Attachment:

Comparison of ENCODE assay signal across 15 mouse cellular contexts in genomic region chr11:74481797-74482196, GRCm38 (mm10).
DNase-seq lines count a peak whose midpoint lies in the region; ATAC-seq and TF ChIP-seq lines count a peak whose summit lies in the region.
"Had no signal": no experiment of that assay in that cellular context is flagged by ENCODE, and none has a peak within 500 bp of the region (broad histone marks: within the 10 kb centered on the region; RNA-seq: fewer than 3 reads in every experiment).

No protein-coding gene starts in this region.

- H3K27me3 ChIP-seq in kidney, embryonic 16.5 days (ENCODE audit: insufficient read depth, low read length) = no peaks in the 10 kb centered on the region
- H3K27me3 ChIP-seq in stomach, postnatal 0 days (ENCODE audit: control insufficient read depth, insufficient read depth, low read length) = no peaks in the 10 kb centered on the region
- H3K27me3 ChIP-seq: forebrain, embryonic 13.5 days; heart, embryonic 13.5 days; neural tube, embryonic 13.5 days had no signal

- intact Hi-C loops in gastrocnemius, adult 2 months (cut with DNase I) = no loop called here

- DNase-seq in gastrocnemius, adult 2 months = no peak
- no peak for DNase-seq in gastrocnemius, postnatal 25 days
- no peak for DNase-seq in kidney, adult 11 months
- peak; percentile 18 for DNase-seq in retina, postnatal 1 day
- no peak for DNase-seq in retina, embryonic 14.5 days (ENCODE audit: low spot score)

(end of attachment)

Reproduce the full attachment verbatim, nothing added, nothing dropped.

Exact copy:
Comparison of ENCODE assay signal across 15 mouse cellular contexts in genomic region chr11:74481797-74482196, GRCm38 (mm10).
DNase-seq lines count a peak whose midpoint lies in the region; ATAC-seq and TF ChIP-seq lines count a peak whose summit lies in the region.
"Had no signal": no experiment of that assay in that cellular context is flagged by ENCODE, and none has a peak within 500 bp of the region (broad histone marks: within the 10 kb centered on the region; RNA-seq: fewer than 3 reads in every experiment).

No protein-coding gene starts in this region.

- H3K27me3 ChIP-seq in kidney, embryonic 16.5 days (ENCODE audit: insufficient read depth, low read length) = no peaks in the 10 kb centered on the region
- H3K27me3 ChIP-seq in stomach, postnatal 0 days (ENCODE audit: control insufficient read depth, insufficient read depth, low read length) = no peaks in the 10 kb centered on the region
- H3K27me3 ChIP-seq: forebrain, embryonic 13.5 days; heart, embryonic 13.5 days; neural tube, embryonic 13.5 days had no signal

- intact Hi-C loops in gastrocnemius, adult 2 months (cut with DNase I) = no loop called here

- DNase-seq in gastrocnemius, adult 2 months = no peak
- no peak for DNase-seq in gastrocnemius, postnatal 25 days
- no peak for DNase-seq in kidney, adult 11 months
- peak; percentile 18 for DNase-seq in retina, postnatal 1 day
- no peak for DNase-seq in retina, embryonic 14.5 days (ENCODE audit: low spot score)